If you’re living in China and have the vague impression that the skies have been bluer than usual this year, it’s not just wishful thinking.
According to an analysis released Wednesday by Greenpeace East Asia, China’s air is not as awful as it used to be. Among 189 cities examined by the environmental nonprofit, PM2.5 levels in the first half of 2015 were down an average of 16% compared to the same period last year. Only 18 cities saw their levels of PM2.5 increase.
Health experts say that small particles such as PM2.5 are particularly worrisome for human health, given their ability to creep deep into the lungs and aggravate heart or lung disease.
“I think this is the first time I’ve seen a massive reduction on PM2.5 concentrations at a national level,” said Dong Liansai, Greenpeace East Asia energy and climate campaigner. In recent years, the frequent grey pall and onset of periodic “airpocalyses” have helped discourage tourism to Beijing and have spurred expats and locals alike to leave for more oxygen-rich environments.
In the country’s notoriously smoggy capital, residents have seen PM2.5 levels drop by 15.5%, with levels of sulfur dioxide – which can contribute to respiratory problems — experiencing a still more precipitous drop of 42.6%, the group said. The capital has been making a concerted push to clean up its skies, closing or relocating 185 firms in the first half of this year, according to the Beijing government. Since last July, the city has also shuttered three of its four coal-fired power plants.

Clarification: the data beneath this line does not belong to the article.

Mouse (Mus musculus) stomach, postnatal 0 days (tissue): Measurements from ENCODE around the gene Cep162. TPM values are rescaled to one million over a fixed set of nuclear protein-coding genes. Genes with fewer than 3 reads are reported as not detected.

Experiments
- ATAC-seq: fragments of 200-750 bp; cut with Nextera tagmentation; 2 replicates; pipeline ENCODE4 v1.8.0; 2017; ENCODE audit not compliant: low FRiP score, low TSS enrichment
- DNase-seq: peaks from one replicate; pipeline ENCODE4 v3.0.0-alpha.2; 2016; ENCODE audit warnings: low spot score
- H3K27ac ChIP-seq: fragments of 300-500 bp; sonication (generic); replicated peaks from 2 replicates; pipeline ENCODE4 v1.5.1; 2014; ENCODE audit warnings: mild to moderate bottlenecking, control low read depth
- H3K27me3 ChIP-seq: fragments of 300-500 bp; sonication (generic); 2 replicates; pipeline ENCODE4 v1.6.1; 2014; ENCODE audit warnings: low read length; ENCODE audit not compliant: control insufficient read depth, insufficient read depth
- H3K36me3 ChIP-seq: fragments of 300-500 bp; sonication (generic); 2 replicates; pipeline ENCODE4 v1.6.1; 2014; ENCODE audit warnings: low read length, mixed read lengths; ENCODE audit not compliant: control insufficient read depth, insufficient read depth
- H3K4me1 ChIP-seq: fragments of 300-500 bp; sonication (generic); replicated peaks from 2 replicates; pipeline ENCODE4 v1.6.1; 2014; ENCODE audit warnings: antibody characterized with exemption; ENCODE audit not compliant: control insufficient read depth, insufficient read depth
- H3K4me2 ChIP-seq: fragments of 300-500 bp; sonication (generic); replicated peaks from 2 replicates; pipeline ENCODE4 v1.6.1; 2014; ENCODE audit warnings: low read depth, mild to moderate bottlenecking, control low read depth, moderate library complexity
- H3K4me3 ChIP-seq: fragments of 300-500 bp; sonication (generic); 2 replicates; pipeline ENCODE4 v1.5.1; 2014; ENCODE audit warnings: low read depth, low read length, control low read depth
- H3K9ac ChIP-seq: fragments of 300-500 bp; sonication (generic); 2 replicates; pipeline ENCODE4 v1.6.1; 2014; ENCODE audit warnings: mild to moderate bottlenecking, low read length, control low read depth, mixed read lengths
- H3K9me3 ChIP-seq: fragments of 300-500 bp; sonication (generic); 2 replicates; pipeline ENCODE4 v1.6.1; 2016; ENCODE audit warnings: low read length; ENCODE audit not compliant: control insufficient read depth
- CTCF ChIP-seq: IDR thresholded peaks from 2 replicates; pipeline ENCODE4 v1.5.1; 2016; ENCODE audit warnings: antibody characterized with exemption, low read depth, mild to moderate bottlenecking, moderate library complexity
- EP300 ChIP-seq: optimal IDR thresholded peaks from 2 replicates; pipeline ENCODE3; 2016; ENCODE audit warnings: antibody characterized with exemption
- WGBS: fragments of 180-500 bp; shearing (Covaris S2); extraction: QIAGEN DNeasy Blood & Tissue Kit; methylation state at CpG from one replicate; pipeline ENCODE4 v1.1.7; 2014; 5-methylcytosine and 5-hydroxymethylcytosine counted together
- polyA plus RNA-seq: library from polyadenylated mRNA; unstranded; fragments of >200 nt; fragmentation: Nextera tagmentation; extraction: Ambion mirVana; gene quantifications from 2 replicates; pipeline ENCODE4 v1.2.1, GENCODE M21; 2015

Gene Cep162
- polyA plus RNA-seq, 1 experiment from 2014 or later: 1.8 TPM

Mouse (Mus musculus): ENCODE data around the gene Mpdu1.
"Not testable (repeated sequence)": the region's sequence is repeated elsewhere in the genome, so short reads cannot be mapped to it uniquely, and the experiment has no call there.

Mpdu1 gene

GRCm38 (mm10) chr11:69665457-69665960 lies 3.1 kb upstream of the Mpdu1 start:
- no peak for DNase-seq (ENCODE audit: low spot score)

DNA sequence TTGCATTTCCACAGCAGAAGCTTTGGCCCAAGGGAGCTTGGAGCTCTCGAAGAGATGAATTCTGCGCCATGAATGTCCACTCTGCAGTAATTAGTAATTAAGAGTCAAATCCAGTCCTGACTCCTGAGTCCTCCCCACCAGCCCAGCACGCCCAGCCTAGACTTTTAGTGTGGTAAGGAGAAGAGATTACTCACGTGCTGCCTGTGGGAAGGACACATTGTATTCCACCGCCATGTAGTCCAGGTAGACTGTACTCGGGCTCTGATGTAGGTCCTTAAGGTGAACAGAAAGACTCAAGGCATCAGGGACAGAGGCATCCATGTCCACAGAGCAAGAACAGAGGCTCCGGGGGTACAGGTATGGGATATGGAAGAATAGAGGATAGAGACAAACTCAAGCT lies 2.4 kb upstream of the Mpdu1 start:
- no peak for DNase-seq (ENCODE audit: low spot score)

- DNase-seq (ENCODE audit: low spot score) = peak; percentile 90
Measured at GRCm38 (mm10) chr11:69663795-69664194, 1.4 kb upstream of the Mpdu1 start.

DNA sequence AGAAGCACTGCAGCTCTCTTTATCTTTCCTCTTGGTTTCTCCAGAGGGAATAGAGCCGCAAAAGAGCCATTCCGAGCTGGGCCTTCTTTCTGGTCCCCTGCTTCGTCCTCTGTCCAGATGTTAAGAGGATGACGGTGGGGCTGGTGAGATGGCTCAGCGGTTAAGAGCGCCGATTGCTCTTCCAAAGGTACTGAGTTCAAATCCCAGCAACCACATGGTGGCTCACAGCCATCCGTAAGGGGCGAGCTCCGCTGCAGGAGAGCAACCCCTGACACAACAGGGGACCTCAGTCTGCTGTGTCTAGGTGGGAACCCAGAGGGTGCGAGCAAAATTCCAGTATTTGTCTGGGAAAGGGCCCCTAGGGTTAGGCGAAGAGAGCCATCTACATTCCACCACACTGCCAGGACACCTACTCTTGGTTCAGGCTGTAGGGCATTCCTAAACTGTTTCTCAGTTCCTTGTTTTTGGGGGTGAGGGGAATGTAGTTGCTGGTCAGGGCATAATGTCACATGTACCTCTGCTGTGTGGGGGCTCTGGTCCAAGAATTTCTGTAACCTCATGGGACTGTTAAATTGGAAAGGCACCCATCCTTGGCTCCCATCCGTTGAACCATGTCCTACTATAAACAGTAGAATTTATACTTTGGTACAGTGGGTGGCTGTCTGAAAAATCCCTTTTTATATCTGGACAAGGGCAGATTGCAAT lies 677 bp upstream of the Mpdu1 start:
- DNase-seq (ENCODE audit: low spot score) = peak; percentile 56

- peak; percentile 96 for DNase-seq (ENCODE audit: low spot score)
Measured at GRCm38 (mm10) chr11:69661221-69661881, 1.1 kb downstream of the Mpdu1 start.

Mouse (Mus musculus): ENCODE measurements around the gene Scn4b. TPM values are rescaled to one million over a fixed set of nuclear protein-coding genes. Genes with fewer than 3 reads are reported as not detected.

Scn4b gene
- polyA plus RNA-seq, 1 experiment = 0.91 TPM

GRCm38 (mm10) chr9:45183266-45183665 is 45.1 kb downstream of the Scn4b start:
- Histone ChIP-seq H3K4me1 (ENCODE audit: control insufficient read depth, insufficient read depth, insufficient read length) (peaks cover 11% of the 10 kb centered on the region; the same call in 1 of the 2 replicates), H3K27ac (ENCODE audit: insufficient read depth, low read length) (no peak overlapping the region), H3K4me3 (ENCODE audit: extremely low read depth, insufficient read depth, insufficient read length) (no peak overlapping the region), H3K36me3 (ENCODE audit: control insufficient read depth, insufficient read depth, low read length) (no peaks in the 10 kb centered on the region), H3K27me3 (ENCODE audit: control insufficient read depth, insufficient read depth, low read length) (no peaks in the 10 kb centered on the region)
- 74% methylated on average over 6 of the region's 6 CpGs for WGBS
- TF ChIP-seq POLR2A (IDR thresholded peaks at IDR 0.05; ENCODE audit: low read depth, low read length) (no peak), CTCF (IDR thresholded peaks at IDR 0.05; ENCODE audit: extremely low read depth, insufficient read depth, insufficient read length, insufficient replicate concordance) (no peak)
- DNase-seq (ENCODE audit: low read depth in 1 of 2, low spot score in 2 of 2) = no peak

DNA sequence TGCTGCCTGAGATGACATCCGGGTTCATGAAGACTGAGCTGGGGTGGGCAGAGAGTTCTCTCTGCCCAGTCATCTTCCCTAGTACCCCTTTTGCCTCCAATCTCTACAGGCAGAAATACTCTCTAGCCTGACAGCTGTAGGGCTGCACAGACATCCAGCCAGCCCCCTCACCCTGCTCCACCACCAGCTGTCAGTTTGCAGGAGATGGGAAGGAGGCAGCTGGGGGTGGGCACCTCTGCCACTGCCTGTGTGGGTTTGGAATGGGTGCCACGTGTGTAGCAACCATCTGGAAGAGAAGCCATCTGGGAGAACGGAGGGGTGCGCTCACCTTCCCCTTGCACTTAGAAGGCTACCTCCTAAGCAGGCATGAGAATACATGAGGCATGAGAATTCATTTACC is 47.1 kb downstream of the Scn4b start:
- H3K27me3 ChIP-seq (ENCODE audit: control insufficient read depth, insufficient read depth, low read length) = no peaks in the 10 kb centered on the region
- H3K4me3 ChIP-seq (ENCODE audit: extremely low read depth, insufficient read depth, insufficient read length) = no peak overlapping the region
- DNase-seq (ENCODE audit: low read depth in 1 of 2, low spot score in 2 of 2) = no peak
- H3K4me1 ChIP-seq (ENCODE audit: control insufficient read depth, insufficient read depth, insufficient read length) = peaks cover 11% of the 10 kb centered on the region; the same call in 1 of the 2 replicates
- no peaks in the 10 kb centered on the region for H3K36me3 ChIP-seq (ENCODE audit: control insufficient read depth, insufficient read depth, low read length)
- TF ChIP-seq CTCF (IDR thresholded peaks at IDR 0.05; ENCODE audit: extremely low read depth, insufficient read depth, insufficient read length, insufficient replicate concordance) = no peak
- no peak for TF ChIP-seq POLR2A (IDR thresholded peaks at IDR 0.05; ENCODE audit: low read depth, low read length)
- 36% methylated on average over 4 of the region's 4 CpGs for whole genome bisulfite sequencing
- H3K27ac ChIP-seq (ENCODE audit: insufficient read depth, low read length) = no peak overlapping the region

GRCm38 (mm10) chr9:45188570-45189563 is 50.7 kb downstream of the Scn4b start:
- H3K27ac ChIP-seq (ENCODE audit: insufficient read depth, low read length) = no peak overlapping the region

Mr. Dong said the bump in clean air doesn’t appear to be just a blip. He credited more aggressive government standards on emissions and efforts to shutter its dirtiest factories. He also cited the government’s 2013 air pollution control plan, which mandates that by 2017, certain regions must reduce their PM2.5 levels by as much as 25% compared to 2012 levels.
Compared with the rest of the world, the Middle Kingdom’s air still ranks as wretched: the average PM2.5 level in the 385 cities ranked by the group was 53.8 µg/m3, more than five times the World Health Organization’s recommended annual mean.
To keep skies blue-hued for events such as last November’s APEC summit, the city periodically shuts down nearby factories and orders cars off the streets. Such a strategy has in the past paid health dividends for residents. A recent study found that women pregnant during the 2008 Beijing Olympics—when the Chinese government worked aggressively to keep air pollution down for a seven-week period—gave birth to heavier, and presumably healthier, babies.